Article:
I gotta address the rule of cool here, too. The creature that is the fastest, best, and coolest at everything gets really stupid to read about. Especially if it's an anthropomorphosized wolf with telekinetic powers and a "tragic" past. If you're using a "fursona", there's another phrase for that: Mary Sue/Gary Stu. Better known as Author on Board. Regardless of genre, if you've got personal demons to work out, do it and put the manuscript aside. Story is God, not the issues you're going to grow out of 2 years after high school. The creature that is "Teh Coolz", beleagured, isolated, somehow totally likable (despite their whining) but utterly misunderstood makes me want to shoot myself. I want to see someone impale it through the eye and wear its skin, just so I don't have to hear about it anymore. If you want to fix your problem, tell me what it can't do, and it better not be a horseradish allergy.
I'm also tired of the beautiful, wonderful animal that just wants to be free. First, everyone who keeps talking about how beautiful the animal is should die within the first 20 pages, cause the only really story worth reading would be about how the guy who called it ugly suddenly has to deal with it. Second, animals as a rule are satisfied with food, water, and established, uninvaded territory. Wild animals face starvation and injury on a daily basis, compounded by parasites inside and out. If someone walked into your suburban house and said "You're free, little apes! Run! Go!" you'd think they were out of their mind. Zoo animals and domesticated animals are kind of the same way. So justify it to me, and don't take the cliche route like "cruel owner/starved/forced to fight" if you can help it. Odds are half your audience already read it better in White Fang.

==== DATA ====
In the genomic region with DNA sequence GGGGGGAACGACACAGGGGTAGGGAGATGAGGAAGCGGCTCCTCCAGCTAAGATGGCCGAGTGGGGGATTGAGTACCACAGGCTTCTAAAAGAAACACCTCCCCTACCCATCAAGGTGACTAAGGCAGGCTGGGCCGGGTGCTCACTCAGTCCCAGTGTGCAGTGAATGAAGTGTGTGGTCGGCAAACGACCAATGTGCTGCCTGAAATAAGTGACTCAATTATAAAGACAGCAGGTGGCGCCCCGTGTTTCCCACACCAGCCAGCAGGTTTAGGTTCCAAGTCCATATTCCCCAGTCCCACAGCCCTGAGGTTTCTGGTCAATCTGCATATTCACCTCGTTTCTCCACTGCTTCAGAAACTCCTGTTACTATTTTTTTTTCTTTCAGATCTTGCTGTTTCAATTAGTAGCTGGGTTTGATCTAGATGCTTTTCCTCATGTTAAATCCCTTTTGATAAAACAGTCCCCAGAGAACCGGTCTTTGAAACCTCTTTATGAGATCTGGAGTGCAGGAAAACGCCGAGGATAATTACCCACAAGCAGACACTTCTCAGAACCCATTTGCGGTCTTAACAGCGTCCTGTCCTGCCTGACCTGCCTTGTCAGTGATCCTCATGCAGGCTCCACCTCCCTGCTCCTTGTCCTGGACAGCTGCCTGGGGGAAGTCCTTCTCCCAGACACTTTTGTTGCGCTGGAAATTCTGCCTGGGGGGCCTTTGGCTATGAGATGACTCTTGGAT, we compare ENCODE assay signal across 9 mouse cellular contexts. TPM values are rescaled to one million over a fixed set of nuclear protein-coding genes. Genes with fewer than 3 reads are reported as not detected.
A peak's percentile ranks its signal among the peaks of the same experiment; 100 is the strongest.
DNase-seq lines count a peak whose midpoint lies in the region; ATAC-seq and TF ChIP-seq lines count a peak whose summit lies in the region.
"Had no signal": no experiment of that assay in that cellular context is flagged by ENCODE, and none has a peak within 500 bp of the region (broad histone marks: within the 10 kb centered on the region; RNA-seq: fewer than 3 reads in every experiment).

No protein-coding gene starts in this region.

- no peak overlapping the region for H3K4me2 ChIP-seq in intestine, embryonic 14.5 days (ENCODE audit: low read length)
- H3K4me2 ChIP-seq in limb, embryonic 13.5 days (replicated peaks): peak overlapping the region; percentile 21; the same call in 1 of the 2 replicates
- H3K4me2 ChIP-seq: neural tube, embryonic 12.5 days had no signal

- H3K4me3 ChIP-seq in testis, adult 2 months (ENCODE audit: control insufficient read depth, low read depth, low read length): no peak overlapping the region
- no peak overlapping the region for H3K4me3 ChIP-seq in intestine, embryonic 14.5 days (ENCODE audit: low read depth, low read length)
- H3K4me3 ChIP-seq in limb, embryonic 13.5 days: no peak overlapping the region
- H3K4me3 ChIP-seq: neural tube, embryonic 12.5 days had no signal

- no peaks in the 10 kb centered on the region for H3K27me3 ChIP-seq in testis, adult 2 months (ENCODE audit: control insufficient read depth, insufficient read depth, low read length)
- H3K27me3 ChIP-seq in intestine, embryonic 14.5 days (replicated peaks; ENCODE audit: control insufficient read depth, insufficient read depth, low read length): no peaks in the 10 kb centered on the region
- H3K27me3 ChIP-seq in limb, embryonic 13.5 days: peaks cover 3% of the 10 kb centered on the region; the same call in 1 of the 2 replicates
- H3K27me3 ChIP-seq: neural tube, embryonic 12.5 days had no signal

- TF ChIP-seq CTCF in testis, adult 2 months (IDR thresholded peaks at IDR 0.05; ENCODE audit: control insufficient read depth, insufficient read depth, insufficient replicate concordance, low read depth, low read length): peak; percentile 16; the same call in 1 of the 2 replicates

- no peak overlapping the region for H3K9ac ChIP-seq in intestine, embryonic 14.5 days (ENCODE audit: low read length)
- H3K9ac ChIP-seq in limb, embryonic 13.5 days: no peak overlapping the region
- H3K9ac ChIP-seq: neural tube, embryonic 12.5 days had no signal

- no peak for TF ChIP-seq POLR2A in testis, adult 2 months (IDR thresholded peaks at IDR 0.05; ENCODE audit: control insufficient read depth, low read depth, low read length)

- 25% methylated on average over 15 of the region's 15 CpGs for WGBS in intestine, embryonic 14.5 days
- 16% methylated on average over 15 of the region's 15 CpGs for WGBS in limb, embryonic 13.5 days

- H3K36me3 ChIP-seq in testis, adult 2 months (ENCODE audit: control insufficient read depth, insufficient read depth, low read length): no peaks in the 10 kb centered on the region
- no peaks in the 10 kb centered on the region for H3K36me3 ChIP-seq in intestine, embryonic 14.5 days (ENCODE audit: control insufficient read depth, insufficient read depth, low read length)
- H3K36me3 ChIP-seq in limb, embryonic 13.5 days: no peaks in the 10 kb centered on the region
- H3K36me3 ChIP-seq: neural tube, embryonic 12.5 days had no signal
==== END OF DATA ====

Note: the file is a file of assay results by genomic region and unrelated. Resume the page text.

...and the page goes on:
Last, the animal companion. I think I just mentioned the major things that satisfy an animal, so if the chance of reproduction isn't on that list, too, I need some serious justification. Considering that half the time mammals know what we're feeling better than
we do, why would they hang around if someone who basically can't speak their language? A wildcat (especially!) would get gone after its paw was saved from a trap. And sentient animals would be even worse. Wolf: "My ass says I get the scraps!" Horse: "... Yeah, you can walk." Cat: "Bored now. Carry me." Wild animals raised from infancy are more likely to have a bond, but here I'll point out that the flight instinct is first in all wild creatures, even carnivores. Pumas and bears and wolves will run from a human unless they're defending territory or food (and sometimes even then.) The prey drive of aggressive dog breeds was bred for generations; does anyone ever actually wonder why wolfhounds kicked the crap out of wolves? And why they're so leggy in the first place? To catch the wolves.
Above all: use logic from real biology. Baby unicorns can't be born with six-inch horns, or they'd rip their mother's wombs open. (Yeah. Ya like that mental image?) Gryphons would need to have incredibly light lion bones in order to fly. Monstrous creatures would need to fit into an ecosystem that existed thousands of years before convenient peasant munching. (Not to mention not wipe out the puny human species by being the dominant predator.) And if you think the introduction of hordes of vile bat demons is something easily forgettable, you don't know squat about the destruction fire ants, foxes, or rabbits are capable of.
You can bend and even break all these rules, of course. Just make it a story worth reading. But odds are, if you're scooping out of the Loser Beasts bag, I bet you have a pretty crummy story in the works.